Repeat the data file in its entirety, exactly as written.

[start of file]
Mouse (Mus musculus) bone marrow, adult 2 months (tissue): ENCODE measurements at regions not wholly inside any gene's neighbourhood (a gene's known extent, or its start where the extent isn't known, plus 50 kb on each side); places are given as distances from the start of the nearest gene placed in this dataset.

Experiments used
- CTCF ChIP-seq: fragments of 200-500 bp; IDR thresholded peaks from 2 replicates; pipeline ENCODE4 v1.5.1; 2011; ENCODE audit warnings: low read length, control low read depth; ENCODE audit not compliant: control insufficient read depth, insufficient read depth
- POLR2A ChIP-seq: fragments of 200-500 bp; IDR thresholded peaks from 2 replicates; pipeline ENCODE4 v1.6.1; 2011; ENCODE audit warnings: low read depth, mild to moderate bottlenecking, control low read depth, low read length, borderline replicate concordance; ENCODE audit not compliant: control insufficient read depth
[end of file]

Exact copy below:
Mouse (Mus musculus) bone marrow, adult 2 months (tissue): ENCODE measurements at regions not wholly inside any gene's neighbourhood (a gene's known extent, or its start where the extent isn't known, plus 50 kb on each side); places are given as distances from the start of the nearest gene placed in this dataset.

Experiments used
- CTCF ChIP-seq: fragments of 200-500 bp; IDR thresholded peaks from 2 replicates; pipeline ENCODE4 v1.5.1; 2011; ENCODE audit warnings: low read length, control low read depth; ENCODE audit not compliant: control insufficient read depth, insufficient read depth
- POLR2A ChIP-seq: fragments of 200-500 bp; IDR thresholded peaks from 2 replicates; pipeline ENCODE4 v1.6.1; 2011; ENCODE audit warnings: low read depth, mild to moderate bottlenecking, control low read depth, low read length, borderline replicate concordance; ENCODE audit not compliant: control insufficient read depth